Monday, October 24, 2011

Review: Spires - Puzzlebox (Lava Church, 2011)

Spires is an alias of a mysterious Denver based musician who, according to the Lava Church’s website, has been dabbling in all kinds of music for nearly 20 years. The website also states that he’s a former US special forces veteran. Now I don’t know whether it’s true, or whether it’s just a clever hoax to thicken the fog of mystery around this Colorado individual, but I’m bought. Out of the three tapes I’ve got from Lava Church Records this one got me interested the most. And while it’s nothing groundbreaking, it surely is mesmerizing.
It might seem that the idea behind this record stemmed from starting at the cold, silent and snowy Rocky Mountains one day. Despite the rather generic image of space adoring the j-card, the cassette plays more like a soundtrack to the wind blowing on the higest peaks of the Rockies during the coldest and blackest night. The sound on the tape might be described as meditative, but it’s not the calm, cosmic New Agey meditation of, say, late Greg Davis. It’s a bleak, minimal study on extreme conditions – like the aforementioned mountain peaks, or, indeed outer space. Spires shows the outer space like it really is for fragile, weak creatures like us– it’s not beautiful, it’s not breathtaking, it’s inhumanly cold, empty and endless. Just like “Eyes Become Dust”, which take up the entirety of side B – despite being “only” 14 minutes long, it stretches beyond its time and becomes a frostbitten, alienating sound tapestry seeping from the speakers and sending shivers of cold through your spine.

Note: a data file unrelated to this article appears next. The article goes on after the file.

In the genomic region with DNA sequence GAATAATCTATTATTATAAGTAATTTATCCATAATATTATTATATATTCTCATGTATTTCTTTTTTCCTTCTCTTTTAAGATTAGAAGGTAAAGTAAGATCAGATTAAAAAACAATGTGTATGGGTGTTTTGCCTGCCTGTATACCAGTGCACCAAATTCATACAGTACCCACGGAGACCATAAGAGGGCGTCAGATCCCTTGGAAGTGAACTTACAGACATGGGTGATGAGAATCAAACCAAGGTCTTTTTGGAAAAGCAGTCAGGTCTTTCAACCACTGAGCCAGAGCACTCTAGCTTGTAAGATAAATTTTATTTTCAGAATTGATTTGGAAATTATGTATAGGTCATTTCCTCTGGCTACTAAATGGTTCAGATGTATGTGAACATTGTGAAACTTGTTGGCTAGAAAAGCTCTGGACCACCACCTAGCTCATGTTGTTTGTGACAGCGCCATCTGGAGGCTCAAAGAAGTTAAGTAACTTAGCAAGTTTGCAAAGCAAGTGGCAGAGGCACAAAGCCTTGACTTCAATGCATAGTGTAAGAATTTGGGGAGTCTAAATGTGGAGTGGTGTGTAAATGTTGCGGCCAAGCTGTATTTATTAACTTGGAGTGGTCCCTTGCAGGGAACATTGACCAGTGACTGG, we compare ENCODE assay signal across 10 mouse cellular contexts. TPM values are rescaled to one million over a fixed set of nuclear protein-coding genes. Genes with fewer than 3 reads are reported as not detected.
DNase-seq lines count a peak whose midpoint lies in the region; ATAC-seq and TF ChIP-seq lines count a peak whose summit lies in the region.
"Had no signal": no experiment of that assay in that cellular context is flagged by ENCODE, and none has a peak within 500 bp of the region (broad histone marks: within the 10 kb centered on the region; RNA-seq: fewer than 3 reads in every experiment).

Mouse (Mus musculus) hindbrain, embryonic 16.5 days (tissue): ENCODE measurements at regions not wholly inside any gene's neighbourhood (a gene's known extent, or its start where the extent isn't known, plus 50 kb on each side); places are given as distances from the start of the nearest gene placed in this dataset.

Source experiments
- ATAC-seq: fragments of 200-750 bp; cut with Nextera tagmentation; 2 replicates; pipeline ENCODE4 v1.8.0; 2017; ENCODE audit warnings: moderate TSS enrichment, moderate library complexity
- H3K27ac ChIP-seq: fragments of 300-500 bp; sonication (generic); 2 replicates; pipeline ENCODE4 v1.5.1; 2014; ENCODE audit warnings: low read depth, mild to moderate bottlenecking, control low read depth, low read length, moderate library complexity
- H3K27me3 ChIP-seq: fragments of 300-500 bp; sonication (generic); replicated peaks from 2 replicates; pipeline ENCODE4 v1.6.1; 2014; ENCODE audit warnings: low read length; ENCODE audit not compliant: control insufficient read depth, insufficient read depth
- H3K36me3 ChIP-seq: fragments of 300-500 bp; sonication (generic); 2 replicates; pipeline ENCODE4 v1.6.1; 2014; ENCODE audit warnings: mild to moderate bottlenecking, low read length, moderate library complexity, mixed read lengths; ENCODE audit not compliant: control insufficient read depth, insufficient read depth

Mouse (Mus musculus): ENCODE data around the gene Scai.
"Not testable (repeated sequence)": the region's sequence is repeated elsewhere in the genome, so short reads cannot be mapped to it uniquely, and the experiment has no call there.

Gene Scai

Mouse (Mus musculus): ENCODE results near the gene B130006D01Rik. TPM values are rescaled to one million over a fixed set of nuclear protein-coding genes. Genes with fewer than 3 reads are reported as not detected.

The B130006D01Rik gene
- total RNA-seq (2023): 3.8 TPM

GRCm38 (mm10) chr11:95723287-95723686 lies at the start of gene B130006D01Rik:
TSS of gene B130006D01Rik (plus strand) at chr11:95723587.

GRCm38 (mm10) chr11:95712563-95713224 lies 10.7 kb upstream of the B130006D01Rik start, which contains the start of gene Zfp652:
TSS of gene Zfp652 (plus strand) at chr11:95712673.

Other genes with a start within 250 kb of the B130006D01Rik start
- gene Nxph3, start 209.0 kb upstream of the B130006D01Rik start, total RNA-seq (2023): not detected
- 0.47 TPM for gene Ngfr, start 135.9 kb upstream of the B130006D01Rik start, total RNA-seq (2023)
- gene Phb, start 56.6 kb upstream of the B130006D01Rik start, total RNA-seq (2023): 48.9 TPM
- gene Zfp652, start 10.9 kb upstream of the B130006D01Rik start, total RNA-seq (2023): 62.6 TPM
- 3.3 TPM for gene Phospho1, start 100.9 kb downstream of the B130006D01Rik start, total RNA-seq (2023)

What would’ve served as a melody in other ambient records is long gone here, smothered by abstract, glitchy experimentation operating with high-pitched white noise drones and unsettling synth wails reminiscent of early, Elusive Lunar Bow era Bee Mask (“Puzzlebox”) or ghost-choir like metallic ambience filled with blows of cold wind reverbed for maximum unsettling effect. At times the cassette fills much closer to the dark ambient legacy of Lustmord than the rest of the “tape drone” scene, bringing images of MKULTRA experimentation and mysterious, hallucinogenic interrogation techniques. When getting to listen to Spires’ Puzzlebox prepare for a journey into the unknown. Not the most pleasurable unknown, but a very rewarding unknown.

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